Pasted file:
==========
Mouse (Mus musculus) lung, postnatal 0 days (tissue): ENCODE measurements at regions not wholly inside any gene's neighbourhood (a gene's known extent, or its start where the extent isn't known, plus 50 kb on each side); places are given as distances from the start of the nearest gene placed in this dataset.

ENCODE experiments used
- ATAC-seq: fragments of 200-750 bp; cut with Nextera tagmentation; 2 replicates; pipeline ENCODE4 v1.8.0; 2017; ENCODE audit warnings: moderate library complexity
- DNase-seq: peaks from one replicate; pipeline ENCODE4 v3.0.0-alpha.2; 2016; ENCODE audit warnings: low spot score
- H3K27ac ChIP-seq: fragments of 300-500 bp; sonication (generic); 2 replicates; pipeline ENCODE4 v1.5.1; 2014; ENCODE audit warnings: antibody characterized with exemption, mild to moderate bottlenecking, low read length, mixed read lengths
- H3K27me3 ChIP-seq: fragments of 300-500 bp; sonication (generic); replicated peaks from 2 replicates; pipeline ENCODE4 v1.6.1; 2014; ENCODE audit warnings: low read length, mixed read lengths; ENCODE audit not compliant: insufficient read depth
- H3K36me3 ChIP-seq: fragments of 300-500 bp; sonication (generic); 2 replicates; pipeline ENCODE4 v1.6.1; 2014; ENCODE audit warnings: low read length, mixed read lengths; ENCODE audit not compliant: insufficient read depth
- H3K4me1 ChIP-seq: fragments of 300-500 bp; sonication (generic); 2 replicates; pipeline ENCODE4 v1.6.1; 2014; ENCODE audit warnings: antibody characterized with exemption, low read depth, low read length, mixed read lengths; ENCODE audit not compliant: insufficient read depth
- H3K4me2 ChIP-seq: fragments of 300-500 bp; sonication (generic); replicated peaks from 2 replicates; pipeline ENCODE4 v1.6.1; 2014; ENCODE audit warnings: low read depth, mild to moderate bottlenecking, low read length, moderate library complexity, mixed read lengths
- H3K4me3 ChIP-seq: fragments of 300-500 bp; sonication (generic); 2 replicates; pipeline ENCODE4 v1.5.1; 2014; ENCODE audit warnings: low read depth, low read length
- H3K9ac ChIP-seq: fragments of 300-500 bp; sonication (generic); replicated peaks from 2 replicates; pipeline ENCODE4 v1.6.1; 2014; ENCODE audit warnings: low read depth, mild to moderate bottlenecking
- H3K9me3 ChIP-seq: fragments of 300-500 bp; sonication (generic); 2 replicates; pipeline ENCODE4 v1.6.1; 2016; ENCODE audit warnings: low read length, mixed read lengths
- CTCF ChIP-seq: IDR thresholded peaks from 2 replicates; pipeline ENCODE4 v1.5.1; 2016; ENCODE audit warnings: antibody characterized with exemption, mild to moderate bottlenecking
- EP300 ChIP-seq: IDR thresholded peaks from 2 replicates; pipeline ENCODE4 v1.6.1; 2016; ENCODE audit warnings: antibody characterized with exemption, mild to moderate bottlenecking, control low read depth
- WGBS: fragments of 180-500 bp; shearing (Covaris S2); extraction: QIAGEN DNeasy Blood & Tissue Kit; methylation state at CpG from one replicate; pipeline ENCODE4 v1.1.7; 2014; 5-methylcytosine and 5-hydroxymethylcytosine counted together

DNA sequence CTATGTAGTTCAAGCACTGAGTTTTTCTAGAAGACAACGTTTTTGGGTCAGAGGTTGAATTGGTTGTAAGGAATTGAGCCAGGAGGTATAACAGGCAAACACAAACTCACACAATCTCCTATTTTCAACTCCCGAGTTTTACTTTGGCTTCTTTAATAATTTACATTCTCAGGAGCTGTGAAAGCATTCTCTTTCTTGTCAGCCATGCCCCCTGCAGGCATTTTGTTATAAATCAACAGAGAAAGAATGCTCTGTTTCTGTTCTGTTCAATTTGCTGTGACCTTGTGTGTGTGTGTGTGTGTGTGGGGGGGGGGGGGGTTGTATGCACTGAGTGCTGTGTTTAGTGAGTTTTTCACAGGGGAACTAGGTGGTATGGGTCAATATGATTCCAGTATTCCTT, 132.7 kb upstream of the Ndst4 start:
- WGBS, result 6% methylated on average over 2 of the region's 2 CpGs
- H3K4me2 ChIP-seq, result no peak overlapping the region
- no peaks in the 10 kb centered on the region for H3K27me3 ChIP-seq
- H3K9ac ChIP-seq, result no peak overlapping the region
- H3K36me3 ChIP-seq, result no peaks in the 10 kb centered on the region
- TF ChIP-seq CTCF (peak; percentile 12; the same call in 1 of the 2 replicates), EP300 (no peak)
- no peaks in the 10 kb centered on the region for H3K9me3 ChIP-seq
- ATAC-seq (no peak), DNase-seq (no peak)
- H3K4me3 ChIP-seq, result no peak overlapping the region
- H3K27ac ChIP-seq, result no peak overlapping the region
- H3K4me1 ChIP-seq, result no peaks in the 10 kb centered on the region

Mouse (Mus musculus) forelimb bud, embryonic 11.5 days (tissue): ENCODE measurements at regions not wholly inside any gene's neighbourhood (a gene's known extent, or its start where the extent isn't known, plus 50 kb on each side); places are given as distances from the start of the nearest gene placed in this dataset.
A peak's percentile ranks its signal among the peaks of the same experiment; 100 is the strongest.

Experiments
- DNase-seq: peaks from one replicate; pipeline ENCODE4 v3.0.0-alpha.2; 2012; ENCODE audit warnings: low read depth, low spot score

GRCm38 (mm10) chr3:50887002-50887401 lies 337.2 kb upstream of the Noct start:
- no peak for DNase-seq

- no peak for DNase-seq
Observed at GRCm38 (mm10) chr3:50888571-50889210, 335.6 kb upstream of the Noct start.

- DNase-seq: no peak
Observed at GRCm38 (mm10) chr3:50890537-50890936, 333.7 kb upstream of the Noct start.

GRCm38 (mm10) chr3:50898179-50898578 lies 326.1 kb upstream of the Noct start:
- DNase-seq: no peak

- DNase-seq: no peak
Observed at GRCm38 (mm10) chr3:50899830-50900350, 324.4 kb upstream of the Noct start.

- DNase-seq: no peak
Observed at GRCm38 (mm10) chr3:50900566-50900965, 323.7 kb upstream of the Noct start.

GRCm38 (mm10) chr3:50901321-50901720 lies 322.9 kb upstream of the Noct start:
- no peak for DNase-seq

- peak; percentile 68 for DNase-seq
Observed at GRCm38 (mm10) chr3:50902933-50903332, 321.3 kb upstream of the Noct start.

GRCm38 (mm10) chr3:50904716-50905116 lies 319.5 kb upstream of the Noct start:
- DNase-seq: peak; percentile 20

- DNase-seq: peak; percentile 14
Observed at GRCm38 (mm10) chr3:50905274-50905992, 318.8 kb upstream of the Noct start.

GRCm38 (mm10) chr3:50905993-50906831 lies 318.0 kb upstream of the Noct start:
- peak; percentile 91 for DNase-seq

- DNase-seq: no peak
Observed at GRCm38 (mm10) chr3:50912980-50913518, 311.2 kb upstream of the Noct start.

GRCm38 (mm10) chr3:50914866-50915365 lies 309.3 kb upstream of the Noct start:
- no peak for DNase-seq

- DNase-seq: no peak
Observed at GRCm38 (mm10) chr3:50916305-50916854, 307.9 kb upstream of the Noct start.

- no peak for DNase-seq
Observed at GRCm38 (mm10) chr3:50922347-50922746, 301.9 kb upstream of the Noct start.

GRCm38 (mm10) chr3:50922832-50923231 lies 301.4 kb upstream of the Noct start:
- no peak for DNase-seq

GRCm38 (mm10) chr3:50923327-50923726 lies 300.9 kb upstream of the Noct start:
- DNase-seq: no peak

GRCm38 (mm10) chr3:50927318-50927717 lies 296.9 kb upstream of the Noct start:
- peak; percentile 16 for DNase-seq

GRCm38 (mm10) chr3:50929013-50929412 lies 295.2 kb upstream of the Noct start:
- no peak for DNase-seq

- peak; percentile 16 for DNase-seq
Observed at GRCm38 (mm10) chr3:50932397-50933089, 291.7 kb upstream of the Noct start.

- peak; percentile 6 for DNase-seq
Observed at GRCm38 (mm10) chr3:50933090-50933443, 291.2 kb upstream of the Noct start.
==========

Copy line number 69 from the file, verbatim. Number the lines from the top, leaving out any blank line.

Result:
- no peak for DNase-seq